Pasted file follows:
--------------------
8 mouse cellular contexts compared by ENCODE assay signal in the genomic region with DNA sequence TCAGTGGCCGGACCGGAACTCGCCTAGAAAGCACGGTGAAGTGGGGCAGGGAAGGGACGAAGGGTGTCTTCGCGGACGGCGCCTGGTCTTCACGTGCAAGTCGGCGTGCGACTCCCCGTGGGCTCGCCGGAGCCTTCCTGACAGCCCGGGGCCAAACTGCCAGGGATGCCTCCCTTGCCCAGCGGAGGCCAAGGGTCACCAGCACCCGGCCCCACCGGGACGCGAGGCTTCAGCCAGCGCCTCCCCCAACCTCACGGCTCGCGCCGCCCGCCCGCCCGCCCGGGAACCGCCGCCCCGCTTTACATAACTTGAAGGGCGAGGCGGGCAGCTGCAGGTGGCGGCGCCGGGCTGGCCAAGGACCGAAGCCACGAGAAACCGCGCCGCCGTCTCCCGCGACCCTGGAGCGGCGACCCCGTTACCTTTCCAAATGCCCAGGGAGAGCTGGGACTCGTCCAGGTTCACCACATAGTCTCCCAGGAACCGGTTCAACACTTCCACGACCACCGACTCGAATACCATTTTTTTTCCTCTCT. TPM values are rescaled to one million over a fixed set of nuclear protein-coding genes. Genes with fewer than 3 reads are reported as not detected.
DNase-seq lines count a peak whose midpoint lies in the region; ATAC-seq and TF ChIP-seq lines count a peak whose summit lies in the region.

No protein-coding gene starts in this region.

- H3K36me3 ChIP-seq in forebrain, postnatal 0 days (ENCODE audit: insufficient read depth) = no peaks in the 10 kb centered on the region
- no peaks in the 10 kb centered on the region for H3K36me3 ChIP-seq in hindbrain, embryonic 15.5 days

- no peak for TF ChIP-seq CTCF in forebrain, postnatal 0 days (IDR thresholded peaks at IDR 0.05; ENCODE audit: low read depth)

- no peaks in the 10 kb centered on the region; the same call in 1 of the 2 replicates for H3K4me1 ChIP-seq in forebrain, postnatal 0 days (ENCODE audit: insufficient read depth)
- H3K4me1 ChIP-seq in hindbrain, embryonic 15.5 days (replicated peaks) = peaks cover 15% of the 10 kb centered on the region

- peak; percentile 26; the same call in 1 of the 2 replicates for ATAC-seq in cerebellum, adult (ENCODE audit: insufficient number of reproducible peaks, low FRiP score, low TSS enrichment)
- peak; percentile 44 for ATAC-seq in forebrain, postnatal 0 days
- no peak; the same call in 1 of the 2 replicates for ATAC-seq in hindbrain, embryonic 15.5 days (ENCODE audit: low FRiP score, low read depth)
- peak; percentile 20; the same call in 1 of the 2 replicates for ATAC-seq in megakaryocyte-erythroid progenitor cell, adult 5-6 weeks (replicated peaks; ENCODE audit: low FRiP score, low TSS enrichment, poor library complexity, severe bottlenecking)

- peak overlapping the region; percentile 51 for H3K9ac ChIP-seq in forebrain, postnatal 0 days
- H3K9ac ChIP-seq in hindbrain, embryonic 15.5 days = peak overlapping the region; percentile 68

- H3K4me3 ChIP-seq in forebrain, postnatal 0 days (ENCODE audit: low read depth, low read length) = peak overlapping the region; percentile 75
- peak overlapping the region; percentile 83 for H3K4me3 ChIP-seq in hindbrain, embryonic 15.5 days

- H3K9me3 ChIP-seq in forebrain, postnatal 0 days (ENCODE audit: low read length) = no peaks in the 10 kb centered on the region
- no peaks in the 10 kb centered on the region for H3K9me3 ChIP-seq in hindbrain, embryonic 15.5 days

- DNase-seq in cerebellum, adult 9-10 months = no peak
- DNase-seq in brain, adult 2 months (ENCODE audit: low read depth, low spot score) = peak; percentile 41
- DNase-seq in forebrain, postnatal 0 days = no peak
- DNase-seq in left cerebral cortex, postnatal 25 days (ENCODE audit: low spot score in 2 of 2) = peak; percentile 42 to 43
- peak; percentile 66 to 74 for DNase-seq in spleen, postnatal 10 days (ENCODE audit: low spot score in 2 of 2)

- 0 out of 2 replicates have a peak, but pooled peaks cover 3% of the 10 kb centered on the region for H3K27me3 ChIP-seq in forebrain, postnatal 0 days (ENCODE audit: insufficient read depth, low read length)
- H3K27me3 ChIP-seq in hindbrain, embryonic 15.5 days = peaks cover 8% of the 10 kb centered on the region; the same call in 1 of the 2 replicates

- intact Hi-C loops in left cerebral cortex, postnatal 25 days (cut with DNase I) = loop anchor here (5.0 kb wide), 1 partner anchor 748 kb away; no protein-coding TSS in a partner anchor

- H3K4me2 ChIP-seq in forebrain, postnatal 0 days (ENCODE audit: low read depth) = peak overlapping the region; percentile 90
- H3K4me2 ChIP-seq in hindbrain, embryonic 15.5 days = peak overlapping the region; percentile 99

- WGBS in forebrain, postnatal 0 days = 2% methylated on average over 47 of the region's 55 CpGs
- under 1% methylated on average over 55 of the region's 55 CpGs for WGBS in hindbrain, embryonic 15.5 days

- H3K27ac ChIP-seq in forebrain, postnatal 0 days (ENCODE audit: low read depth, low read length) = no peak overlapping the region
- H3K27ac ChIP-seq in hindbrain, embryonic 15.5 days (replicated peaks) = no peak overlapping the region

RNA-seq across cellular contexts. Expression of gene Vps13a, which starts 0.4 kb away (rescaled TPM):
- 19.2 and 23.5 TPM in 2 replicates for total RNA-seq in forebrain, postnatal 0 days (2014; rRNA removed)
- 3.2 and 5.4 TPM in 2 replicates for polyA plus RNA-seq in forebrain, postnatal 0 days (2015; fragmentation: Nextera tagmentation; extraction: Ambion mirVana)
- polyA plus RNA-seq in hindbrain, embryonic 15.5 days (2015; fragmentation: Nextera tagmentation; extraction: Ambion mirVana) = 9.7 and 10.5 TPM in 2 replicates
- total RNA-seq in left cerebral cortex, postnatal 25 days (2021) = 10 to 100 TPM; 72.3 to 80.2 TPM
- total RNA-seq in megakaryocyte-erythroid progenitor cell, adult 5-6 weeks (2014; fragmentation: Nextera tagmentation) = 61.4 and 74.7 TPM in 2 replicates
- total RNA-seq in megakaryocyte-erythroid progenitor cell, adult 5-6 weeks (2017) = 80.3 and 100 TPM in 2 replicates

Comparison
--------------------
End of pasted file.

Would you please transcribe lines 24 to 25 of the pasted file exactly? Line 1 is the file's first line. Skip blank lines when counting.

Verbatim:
- 0 out of 2 replicates have a peak, but pooled peaks cover 3% of the 10 kb centered on the region for H3K27me3 ChIP-seq in forebrain, postnatal 0 days (ENCODE audit: insufficient read depth, low read length)
- H3K27me3 ChIP-seq in hindbrain, embryonic 15.5 days = peaks cover 8% of the 10 kb centered on the region; the same call in 1 of the 2 replicates